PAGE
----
Mastery: Acknowledge that humans seek to be experts and appreciate being involved. Build this internal motivator into your customer experience program

  1. Encourage employees to provide suggestions and correct ongoing customer issues

    Employees see things that you can’t. Tap into this knowledge and make it easy for employees to provide suggestions and see the impact of their own feedback

  2. Give employees the knowledge and tools to deliver

    We cannot change or improve if we don’t know we need to or how to. For employees to become masters at customer experience, it is the role of leaders and managers to help them to understand what the company’s great customer experience looks like and what they specifically need to do to deliver it. Mining customer feedback for the behaviors that get recognized is a great starting point

Purpose: Finally, and perhaps most importantly, we all want to feel that our work matters, that it is meaningful, and that we are actively contributing to something worthwhile

  1. Tie your customer experience initiatives to organizational purpose, mission, values, and success

    For instance, most suppliers of customer feedback software are able to tie customer experience metrics to other business KPI’s. Seeing this at a department level can be highly impactful to your front-line employees

  2. Share the results of employee work

    Adam Grant, Wharton Professor coined the term “outsourcing inspiration” to describe the act of bringing in customers and end-users to speak with engineers, accountants, and other internal employees. Seeing how people are interacting with and benefiting from the employees’ work provides context and motivation that far exceeds a bonus

“Show Them the Money!” is Not Enough

Rewarding people who deliver exceptional experiences should be an item on any customer experience agenda. However, monetary rewards may not be enough to motivate employees to offer the best experience possible. It’s important to approach a rewards program with caution, once expectations have been set, employees have been educated, and there is cultural alignment.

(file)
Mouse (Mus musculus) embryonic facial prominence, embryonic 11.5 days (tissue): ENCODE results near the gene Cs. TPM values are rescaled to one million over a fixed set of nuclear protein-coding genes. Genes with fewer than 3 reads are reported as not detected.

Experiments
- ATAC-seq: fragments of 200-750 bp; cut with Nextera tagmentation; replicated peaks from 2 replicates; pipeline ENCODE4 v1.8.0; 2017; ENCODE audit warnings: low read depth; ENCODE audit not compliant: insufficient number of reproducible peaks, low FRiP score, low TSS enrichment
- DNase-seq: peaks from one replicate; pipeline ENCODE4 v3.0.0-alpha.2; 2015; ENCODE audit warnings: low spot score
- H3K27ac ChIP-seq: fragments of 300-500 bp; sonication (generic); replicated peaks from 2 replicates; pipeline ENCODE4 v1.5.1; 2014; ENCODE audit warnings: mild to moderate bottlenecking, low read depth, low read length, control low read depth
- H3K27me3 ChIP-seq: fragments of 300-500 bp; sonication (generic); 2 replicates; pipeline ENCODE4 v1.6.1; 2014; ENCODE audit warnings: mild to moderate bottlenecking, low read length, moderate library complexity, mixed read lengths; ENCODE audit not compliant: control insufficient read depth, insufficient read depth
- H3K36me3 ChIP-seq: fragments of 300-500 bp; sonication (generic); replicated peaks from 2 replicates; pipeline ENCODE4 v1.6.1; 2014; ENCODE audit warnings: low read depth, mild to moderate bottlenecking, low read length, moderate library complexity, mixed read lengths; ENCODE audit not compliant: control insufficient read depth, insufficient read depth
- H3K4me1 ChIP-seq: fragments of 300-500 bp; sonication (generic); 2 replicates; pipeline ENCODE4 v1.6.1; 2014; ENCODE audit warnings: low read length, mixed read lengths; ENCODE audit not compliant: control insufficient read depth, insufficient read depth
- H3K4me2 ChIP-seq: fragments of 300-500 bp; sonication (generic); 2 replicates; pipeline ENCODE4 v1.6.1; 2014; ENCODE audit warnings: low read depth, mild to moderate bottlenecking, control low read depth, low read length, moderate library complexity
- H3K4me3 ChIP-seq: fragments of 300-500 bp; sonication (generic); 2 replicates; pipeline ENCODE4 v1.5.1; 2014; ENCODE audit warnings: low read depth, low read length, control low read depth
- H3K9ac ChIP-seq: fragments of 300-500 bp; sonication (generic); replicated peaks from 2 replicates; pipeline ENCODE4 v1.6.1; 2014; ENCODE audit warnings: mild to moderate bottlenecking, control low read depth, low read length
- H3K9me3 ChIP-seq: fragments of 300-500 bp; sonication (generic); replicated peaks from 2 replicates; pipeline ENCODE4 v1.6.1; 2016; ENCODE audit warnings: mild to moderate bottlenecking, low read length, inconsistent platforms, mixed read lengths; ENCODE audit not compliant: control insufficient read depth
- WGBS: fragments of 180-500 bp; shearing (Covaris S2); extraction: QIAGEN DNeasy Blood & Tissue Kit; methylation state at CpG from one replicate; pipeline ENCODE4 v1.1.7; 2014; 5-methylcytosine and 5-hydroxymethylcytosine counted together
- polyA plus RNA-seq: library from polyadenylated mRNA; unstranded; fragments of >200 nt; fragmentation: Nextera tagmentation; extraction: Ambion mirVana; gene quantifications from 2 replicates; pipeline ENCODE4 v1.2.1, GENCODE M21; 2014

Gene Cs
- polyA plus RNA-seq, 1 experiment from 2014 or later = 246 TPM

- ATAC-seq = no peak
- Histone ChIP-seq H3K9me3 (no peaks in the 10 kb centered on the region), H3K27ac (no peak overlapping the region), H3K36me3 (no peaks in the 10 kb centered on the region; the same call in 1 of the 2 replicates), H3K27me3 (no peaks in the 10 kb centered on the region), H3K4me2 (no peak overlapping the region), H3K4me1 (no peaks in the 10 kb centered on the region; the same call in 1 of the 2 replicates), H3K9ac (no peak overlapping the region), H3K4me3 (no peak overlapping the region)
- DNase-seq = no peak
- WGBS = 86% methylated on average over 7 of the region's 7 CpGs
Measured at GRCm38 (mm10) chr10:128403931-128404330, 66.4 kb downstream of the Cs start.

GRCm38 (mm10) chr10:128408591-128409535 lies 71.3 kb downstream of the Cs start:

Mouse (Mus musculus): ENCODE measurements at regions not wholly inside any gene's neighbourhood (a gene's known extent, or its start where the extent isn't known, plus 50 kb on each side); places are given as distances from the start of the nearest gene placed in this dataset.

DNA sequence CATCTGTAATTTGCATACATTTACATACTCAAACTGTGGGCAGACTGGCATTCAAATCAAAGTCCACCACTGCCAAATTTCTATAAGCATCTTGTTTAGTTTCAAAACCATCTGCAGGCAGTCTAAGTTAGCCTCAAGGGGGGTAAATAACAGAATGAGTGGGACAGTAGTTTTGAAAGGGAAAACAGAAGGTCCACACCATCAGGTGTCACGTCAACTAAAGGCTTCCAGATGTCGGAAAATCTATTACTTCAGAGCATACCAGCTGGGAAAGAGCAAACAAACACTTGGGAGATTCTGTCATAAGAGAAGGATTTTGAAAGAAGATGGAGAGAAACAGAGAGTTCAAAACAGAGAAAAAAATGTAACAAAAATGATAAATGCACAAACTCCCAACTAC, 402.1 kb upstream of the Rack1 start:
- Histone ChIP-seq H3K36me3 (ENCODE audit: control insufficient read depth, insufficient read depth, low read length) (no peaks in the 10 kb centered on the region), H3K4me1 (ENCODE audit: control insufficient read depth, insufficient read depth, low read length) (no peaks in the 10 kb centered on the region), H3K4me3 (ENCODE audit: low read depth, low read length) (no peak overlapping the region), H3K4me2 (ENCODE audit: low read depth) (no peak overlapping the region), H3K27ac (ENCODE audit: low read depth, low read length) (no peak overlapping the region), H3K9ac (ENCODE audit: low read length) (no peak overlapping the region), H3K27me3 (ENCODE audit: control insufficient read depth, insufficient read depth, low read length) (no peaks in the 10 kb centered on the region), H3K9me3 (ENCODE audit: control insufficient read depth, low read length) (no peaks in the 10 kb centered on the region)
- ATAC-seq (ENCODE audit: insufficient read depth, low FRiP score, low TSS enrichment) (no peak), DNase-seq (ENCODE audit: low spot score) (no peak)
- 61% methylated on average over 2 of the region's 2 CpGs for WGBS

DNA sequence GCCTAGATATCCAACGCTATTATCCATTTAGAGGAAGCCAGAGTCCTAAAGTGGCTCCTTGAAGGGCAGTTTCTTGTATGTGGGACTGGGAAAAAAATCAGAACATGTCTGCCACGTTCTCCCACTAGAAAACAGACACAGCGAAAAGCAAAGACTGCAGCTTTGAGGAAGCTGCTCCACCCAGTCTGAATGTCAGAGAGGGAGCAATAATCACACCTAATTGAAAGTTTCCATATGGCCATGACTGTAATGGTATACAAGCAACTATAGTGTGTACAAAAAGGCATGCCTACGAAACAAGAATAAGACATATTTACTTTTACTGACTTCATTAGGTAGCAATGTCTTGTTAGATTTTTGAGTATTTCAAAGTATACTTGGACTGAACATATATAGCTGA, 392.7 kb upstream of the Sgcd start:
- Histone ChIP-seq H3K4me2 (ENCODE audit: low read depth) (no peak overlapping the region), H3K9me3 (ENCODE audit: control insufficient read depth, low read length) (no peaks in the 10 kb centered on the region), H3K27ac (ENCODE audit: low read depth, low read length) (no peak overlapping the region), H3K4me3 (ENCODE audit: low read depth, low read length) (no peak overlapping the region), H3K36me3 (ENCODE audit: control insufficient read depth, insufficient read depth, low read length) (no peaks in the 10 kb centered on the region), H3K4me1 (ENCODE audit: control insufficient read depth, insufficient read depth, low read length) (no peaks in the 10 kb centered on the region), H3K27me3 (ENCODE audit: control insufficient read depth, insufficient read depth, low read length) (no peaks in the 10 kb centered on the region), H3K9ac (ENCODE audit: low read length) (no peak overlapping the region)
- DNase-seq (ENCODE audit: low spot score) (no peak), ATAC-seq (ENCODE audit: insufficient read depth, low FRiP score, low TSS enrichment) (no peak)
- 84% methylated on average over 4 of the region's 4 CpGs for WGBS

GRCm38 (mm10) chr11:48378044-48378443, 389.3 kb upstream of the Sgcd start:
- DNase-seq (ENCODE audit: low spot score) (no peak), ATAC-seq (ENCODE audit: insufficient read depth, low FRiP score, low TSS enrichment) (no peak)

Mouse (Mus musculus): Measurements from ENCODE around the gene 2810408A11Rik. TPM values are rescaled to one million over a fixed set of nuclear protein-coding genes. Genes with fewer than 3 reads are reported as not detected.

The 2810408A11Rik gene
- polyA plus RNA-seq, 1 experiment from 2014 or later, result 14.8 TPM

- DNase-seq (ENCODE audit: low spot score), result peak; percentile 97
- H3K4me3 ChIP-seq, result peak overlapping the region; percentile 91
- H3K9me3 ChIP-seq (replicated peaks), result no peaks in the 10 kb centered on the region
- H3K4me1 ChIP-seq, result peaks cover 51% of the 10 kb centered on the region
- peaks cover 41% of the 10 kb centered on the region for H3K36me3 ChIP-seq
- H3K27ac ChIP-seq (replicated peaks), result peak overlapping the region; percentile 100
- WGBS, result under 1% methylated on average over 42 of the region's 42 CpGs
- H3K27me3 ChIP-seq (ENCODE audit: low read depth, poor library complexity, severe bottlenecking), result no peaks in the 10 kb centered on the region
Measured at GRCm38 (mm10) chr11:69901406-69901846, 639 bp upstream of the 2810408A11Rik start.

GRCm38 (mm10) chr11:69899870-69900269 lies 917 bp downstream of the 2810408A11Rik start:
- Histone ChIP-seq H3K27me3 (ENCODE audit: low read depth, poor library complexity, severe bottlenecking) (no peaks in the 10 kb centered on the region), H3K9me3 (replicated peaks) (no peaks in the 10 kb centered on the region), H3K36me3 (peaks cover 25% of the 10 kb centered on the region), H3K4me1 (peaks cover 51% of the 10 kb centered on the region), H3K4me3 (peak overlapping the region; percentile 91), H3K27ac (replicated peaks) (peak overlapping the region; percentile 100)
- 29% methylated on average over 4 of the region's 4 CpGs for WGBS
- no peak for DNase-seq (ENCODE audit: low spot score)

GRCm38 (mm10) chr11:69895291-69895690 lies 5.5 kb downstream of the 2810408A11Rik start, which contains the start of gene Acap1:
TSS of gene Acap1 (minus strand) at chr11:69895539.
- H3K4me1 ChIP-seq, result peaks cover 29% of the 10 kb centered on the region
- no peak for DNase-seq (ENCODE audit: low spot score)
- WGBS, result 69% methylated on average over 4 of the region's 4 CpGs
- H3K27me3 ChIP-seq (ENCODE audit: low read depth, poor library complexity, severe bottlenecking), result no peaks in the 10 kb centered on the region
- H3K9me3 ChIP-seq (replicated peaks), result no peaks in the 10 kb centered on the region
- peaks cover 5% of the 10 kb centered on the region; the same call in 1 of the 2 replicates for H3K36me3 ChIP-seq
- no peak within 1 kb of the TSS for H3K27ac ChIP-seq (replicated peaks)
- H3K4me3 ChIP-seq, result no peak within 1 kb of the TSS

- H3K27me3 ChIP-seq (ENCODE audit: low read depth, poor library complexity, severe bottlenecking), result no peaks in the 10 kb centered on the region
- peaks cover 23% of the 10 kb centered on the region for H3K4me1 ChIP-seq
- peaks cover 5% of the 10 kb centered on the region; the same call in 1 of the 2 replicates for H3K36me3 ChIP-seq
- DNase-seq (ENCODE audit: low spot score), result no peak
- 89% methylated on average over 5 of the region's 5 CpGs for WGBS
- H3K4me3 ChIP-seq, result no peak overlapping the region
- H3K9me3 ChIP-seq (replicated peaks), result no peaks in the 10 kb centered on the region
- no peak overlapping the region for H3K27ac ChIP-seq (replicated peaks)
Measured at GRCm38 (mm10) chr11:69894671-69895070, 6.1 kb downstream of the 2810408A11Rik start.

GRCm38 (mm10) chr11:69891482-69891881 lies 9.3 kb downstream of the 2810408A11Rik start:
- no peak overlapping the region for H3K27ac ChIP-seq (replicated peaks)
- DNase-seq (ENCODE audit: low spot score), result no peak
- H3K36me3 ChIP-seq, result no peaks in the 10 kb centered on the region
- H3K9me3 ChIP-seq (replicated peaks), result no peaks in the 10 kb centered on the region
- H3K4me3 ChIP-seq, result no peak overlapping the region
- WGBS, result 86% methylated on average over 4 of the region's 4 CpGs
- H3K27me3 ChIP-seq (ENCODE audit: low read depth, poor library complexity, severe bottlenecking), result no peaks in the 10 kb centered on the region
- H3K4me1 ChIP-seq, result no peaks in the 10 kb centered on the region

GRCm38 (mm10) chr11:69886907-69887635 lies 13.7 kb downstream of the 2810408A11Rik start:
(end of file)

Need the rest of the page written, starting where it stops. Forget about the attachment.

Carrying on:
Most of all, employees need to connect emotionally with the company’s customer experience vision before any external reward is introduced. Autonomy, mastery, and purpose will start the engine while a well-designed reward structure will keep it running.

Janessa Lantz contributed to this article.

2 COMMENTS

  1. Kate: thanks for the insightful study. Making sure employees and managers are accountable for positive customer experiences is a great idea, but I question whether tying an employee’s compensation to customer experience is the right thing to do.

    1. Customers are not always the expert. A heretical idea to some, I’ll admit. But customer opinions must be considered in the context of several variables. Some employees can deliver truly outstanding service, but it’s not always recognized. Which brings me to point #2 . . .

    2. Customers can perpetuate racial and ethnic biases, and employee compensation can be unfairly influenced. I wrote about this in a 2009 Blog, Race and Gender Impact Employee Service Bonuses..

    3. Goal conflict still rules in most organizations–at least in my experience. Here’s an example from the article: “Trusting employees to be themselves and to do the “right thing” for the customer is important if an emotional connection is to be forged.” and “Tie your customer experience initiatives to organizational purpose, mission, values, and success.”

    While I emphatically agree with both, I’m unclear how to reconcile the conflicts created when imposing these simultaneously. An employee cannot consistently “do the right thing” for the customer if the employee has a cause he or she is expected to support. Bringing that cause to the problem biases how a problem is defined in the first place.

    So “doing the right thing” isn’t as easy as it seems. Eliminating goal conflict is part of the battle. An overarching challenge for any measurement system–especially one tied to compensation–is to instill fairness and objectivity for all employees. My concern is that adding customer feedback into the mix may solves some headaches, but will create others.

  2. Andrew,

    Thank you for your comment, you raised some good points. This is a really tough issue and we like Bruce Temkin’s response: (http://experiencematters.wordpress.com/2010/07/29/should-customer-feedback-scores-drive-compensation/),”The bottom line: Companies should tie compensation to customer feedback scores… slowly.” Changing the compensation structure will certainly create new headaches, I think the key is in being prepared, being aware, and being ready to make adjustments as needed.